OPINION: Rec Center dress code is outdated

Luci Schwarz 

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The dress code at the Gallogly Recreation and Wellness Center, frankly, feels old-fashioned to me. There are several facets of their rules which don’t completely make sense and a few of these feel targeted toward women. 

     On a campus that also claims to want to create a “safe, welcome, and inclusive environment for all of [their] patrons,” it fails to hit the mark. I am a firm believer in equality and I’m certain many people would say the same. Why then, when I visit the Rec Center, do I feel I am not being treated equal to the men? 

     One afternoon, not too long ago, I was playing volleyball on the indoor basketball courts with a few friends. It became unbelievably warm in the short-sleeved shirt I was wearing. As such, I took the shirt off because it honestly felt like the air conditioning wasn’t on. I was wearing a conservative sports bra underneath. 

     Almost immediately, from across the room one of the student employees took notice. He –and I am not exaggerating — sprinted over to me, shouting for me to cover up immediately. The tone in which he said it, as if I should be ashamed, made me feel self-conscious and uncomfortable. He spoke as if I was trying to be promiscuous rather than just overheating while exercising.  

     At the time, I was not aware of rule number two from the Rec Center: 

     “A full-length, non-transparent shirt fully covering the chest, back, midriff, and side areas must be worn at all times within Campus Recreation facilities, with the exception of the Aquatics Center locker rooms and Alpine Field.”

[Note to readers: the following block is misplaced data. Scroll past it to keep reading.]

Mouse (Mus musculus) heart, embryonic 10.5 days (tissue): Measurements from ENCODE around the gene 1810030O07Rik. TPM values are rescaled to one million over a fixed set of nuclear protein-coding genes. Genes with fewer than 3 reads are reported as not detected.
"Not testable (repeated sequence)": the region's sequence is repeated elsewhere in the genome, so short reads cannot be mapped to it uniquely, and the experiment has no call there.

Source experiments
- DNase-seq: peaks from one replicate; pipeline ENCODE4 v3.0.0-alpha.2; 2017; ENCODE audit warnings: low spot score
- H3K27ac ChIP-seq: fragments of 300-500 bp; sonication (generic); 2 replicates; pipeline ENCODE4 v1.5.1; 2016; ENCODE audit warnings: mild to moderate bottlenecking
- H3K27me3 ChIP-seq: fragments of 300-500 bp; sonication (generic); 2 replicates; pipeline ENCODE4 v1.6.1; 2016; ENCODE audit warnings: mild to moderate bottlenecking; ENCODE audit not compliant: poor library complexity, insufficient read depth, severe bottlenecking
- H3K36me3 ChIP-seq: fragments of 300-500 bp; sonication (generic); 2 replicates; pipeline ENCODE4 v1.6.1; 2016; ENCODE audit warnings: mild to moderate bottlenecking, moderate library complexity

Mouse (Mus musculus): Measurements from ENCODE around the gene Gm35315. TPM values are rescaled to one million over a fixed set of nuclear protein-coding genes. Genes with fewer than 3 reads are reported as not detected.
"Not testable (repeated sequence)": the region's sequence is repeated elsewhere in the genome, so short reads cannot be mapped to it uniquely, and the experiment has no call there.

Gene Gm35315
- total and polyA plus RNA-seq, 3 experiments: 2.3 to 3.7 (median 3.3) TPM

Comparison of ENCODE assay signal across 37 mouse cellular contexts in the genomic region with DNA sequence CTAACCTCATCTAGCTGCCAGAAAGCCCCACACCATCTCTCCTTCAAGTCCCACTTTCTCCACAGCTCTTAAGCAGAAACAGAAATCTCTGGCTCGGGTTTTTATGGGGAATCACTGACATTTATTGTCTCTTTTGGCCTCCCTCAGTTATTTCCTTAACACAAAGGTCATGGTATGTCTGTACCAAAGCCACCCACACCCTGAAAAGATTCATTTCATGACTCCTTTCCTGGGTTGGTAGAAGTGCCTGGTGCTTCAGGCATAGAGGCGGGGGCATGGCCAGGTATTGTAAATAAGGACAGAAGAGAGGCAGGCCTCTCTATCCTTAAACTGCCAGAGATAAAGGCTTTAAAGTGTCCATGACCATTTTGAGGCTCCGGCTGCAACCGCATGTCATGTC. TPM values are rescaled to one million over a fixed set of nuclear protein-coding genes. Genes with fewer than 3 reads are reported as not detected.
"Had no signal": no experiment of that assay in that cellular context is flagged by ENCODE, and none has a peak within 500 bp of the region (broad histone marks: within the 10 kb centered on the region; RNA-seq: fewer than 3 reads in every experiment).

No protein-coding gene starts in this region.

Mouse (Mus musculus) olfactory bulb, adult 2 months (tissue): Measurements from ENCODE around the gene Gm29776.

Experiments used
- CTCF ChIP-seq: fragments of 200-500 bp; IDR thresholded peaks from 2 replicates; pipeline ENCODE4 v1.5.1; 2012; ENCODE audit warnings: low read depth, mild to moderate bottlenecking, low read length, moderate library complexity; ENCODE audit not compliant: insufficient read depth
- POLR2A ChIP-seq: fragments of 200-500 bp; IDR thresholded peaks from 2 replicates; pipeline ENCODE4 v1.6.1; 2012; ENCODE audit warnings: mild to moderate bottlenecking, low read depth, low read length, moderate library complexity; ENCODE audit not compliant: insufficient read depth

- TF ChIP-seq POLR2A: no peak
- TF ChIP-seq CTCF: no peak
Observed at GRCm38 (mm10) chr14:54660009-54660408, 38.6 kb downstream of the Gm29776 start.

What I find most interesting about this rule is how, while the language of the rule is gender neutral, it doesn’t seem to apply to the men at the gym. If you wander around, you might see some shirtless ones and you might see a few who are wearing tank tops that are cut in such a way that you can still see all their chest, midriff and back, but I have never seen a Rec Center employee sprinting over to shout at any of them. 

     Apparently, Rec Center dress code enforcers can make up which clothing is appropriate or not, as made clear by the following note on their webpage: 

     “Please note that the appropriateness of clothing will be up to the discretion of the UCCS Campus Recreation staff. UCCS Campus Recreation staff reserve the right to modify dress code parameters to accommodate certain class formats and groups.” 

     What is or isn’t overly revealing or appropriate seems to be geared mostly toward women, from what I have seen.  

     For example, my sister once wore a workout tank top to the gym covered by a jacket. Once she was warm, she removed the jacket and began to use the pull-up bar. And of course, this is when a staff member came over to ask her to put her jacket back on.  

     When she was using the pull-up bar, the bottom of her tank top came up slightly to reveal her midriff.  

     I am not of the opinion that people should come naked to the gym or anything of the sort. I just wonder why our gym dress code appears to be so strict for women, when I can see people in swimsuits at the campus pool, people shirtless or in crop tops outside and people in sports bras at public gyms. 

     Are we not all adults in college who should be able to make our own decisions about what we wear? Are we still trying to argue that women’s flesh is the problem when maybe it’s actually the gaze of someone else?  

     As I ponder these questions and my own experiences, I wonder if these rules are really making students feel safe, welcome and included in our campus recreational facilities. 

     You can read all of the Rec Center Dress Code Rules (and other rules) on their website

Students work out in the gym at the rec center. Women are not allowed to wear tops that show their midriff without risking being dress-coded. Photo by Megan Moen.